The first records of Herm's inhabitants in historic times are from the sixth century, when the island became a centre of monastic activity; the name 'Herm' supposedly derives from
hermits who settled there (although an alternative interpretation derives "Herm" from Norse "erm" referring to an arm-like appearance of the island). However, the monks suffered from the inclement Atlantic; in 709, a storm washed away the strip of land which connected the island with the small uninhabited island of Jethou.
The most important moment in Herm's political history was 933, when the
Channel Islandswere annexed to the Duchy of Normandy(they remain a British Crown dependencysince the division of Normandyin 1204). After the annexation, Herm gradually lost its monastic inhabitants, and between 1570 and 1737 it was used as a hunting ground by the governors of Guernsey.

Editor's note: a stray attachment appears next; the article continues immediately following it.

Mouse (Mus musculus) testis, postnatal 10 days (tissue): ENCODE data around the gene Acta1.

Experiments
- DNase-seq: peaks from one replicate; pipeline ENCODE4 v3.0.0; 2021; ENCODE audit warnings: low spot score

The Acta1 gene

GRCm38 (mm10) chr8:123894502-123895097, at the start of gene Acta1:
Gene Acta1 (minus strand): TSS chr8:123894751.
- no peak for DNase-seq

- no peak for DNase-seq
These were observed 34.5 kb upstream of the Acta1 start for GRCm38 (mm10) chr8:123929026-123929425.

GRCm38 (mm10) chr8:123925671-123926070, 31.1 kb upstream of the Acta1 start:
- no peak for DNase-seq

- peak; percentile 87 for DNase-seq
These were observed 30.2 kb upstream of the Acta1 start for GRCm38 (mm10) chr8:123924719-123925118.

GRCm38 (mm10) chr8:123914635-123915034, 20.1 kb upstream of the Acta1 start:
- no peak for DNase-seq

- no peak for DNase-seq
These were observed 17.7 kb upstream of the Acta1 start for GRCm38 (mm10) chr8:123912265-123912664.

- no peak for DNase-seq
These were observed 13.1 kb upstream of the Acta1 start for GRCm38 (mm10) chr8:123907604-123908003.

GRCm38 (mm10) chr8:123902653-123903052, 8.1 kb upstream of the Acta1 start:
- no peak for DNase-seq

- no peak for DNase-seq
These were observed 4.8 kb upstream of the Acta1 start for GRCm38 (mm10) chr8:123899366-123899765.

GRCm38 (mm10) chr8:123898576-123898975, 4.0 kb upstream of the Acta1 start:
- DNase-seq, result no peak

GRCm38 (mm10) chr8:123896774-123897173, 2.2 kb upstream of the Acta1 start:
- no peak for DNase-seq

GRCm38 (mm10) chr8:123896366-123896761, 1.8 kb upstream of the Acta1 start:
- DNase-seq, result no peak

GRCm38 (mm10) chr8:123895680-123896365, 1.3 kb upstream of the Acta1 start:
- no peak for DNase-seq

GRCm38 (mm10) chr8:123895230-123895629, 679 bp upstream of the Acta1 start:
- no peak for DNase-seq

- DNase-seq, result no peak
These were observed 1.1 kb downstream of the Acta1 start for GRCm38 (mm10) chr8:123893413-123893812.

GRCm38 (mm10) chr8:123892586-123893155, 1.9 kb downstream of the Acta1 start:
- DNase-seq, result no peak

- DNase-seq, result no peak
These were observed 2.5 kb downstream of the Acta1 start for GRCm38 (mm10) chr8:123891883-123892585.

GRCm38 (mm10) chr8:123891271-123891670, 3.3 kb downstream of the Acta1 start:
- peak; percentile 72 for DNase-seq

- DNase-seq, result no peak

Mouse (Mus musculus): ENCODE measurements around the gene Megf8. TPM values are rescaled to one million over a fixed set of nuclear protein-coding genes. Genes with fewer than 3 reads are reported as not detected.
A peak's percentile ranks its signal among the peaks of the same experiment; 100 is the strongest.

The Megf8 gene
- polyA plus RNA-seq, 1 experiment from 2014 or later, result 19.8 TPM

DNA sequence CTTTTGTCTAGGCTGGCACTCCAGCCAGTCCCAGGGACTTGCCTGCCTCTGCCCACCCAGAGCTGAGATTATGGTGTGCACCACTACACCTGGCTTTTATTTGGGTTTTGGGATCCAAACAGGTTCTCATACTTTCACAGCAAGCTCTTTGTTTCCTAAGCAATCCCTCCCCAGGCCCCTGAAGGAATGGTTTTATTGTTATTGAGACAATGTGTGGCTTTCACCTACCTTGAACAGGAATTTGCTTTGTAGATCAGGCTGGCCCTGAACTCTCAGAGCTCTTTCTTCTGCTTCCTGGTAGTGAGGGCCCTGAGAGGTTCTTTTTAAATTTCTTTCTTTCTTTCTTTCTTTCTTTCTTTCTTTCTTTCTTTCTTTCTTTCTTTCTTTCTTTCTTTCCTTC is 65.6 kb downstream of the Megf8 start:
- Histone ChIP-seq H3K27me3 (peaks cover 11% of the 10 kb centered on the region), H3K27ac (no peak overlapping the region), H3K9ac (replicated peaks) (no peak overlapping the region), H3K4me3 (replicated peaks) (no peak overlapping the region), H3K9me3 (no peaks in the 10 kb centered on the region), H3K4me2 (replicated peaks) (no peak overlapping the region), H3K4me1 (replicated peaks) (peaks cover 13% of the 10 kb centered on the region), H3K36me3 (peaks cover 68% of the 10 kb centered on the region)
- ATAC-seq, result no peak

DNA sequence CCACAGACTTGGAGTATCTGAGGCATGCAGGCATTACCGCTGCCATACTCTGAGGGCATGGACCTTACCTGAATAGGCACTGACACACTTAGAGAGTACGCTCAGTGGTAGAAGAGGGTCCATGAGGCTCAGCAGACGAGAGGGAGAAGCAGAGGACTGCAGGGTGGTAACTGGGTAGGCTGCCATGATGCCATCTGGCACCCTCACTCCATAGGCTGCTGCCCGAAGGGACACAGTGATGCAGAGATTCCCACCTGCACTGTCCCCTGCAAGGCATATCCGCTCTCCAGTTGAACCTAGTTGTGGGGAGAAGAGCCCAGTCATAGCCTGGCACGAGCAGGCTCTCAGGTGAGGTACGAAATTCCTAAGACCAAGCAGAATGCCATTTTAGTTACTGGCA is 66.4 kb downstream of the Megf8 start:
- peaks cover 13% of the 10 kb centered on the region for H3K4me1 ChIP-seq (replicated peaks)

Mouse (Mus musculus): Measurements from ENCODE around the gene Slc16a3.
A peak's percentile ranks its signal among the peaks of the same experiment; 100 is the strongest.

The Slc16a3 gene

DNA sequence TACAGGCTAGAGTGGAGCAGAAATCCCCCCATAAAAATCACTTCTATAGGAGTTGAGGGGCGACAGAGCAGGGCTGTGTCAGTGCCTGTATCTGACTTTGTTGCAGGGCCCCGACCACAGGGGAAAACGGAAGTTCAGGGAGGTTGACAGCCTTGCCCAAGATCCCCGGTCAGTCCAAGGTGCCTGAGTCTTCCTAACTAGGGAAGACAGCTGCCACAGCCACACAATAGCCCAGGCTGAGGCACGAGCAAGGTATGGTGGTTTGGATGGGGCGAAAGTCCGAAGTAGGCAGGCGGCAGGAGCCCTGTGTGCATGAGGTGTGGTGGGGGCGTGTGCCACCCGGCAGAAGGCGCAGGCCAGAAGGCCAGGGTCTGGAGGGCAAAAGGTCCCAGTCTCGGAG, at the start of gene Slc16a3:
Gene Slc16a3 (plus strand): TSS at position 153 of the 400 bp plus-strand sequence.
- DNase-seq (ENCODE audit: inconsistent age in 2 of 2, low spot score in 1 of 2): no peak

19th century to 1940
In the nineteenth century, industry arrived in Herm with the establishment of granite quarries to serve the large scale military fortifications undertaken in the islands. The island was let to tenants by the Crown and was generally off-limits to visitors. When Prince Blücher was tenant before the First World War, he introduced a colony of wallabies to the island. None now survive.
Between 1920 and 1923, the noted Scottish writer and founder of the
Scottish National Party Compton Mackenziewas tenant of the island; among his best known works are " The Monarch of the Glen" and " Whisky Galore".
World War II